One small corner of Oahu is only accessible on foot; roads from both directions end at this westernmost point. This makes it impossible to drive completely around the island, but preserves one of the last intact dune ecosystems in the main Hawaiian islands.
From ancient times, Kaena Point was known as the “leaping place of souls” where the spirits of the recently dead could be reunited with their ancestors. It is now home to endangered sea birds and is a nesting site for sea turtles and the Hawaiian monk seal. During the winter breeding season, humpback whales also frequent the area. Just as we moved from the water onto a beach covered with coral, a monk seal swam up to rest. It seemed willing to ignore us if we kept our distance, and it was large and imposing enough that seemed like a really good idea.
Kaena Point may be reached by hiking about two and a half miles from either Waianae on the Leeward coast or Mokuleia past the North Shore. I have seen it described as a “family” hike, and we were passed by a Boy Scout troop on the day we made it, but it is not easy. We went from the Leeward side, which began along what had been a highway. The pavement gave way to a trail and at one point the planks that had been placed over an open space along the cliff had broken, so we had to climb along a rock path. The path was not difficult, but for a flat-lander like me, it was disconcerting to look down the cliff to the rocky shore far below. It may be less challenging to enter from the other side.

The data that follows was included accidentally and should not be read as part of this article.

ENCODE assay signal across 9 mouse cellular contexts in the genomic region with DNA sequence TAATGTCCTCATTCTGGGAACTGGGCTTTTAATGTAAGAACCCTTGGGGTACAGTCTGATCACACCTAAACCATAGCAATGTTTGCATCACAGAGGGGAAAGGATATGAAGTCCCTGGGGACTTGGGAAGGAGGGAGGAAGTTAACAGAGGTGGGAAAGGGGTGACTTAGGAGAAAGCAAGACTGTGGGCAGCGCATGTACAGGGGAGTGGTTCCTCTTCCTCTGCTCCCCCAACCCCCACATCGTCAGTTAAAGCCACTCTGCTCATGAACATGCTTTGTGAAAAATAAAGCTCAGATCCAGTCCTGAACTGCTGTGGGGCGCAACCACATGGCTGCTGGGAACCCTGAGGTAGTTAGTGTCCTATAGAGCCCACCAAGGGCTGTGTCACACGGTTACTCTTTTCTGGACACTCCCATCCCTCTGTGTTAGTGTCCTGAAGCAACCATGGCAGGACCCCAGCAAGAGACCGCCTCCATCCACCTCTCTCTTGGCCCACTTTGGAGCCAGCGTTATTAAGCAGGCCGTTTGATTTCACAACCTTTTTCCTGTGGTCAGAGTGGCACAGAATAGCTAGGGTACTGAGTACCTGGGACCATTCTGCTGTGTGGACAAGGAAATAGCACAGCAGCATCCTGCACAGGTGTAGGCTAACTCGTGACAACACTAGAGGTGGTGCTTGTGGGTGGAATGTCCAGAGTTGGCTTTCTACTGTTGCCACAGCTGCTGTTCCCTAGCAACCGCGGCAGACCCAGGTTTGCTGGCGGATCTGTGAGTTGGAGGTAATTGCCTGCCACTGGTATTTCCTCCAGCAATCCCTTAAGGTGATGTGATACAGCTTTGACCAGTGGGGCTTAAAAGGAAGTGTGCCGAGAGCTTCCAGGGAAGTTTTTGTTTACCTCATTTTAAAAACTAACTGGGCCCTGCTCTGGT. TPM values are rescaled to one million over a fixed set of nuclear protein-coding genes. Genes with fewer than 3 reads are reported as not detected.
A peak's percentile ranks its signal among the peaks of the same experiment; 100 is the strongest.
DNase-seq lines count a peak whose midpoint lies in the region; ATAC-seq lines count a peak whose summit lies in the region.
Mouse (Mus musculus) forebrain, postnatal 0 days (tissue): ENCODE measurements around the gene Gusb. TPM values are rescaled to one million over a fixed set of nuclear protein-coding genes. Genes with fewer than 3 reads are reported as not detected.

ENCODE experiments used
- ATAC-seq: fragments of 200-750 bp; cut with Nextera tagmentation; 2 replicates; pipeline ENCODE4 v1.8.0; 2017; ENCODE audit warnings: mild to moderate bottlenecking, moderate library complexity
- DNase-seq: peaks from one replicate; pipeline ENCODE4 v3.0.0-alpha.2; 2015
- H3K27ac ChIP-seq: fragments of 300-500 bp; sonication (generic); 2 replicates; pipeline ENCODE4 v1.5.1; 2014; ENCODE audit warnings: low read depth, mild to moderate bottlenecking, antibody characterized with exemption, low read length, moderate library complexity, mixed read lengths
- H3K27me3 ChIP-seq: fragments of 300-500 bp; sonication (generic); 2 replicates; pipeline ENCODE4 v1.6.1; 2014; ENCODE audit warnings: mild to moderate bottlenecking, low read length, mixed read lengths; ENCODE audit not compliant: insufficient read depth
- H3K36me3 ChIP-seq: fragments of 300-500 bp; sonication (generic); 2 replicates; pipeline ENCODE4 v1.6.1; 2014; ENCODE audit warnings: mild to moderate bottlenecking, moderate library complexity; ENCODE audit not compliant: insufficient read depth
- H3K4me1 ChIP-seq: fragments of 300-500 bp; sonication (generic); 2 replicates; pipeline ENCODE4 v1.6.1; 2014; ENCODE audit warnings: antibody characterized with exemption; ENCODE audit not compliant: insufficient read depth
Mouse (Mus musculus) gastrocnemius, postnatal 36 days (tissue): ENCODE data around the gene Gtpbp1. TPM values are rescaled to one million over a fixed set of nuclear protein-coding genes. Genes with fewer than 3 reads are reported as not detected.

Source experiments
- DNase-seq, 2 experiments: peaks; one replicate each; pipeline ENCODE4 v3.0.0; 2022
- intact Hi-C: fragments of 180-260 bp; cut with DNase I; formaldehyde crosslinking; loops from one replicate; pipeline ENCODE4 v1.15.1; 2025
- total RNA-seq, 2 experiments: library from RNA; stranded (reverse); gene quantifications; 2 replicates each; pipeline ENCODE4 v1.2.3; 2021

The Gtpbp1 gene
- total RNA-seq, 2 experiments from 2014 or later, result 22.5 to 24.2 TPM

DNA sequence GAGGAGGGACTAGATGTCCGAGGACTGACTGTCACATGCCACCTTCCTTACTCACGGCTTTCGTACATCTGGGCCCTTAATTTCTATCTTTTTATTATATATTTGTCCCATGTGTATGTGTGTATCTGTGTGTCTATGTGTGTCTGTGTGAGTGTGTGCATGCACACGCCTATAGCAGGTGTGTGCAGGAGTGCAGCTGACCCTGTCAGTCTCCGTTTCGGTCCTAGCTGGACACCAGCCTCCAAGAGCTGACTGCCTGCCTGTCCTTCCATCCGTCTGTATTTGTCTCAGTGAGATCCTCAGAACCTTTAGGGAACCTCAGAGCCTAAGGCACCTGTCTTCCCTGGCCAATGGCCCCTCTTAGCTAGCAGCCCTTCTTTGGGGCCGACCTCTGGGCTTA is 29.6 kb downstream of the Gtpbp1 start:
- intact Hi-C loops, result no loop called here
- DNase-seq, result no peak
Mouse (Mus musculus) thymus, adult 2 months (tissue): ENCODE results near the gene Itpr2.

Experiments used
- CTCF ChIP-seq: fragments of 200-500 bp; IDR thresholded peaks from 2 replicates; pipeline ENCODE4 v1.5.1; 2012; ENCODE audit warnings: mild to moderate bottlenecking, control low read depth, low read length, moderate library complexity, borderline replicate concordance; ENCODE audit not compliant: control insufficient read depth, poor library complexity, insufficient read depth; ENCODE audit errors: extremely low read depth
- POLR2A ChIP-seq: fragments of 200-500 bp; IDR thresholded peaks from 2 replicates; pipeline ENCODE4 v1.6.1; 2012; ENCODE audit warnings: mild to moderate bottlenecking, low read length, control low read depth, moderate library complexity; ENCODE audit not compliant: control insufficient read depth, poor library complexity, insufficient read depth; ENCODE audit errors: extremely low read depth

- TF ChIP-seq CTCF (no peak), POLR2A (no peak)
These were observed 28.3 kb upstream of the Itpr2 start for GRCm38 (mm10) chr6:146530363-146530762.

Either way, the state Department of Land and Natural Resources warns that the Kaena Point is usually hot and sunny, cautioning that hikers should take ample water, wear cool clothing and a hat, and sunscreen. I would add that restroom facilities are not always reliable, so it is a good idea to expect no facilities. Obviously, pack your trash back out and do not bring dogs, as they disturb the bird nesting areas. If you walk gently, you will be rewarded with one of the rarest experiences on earth.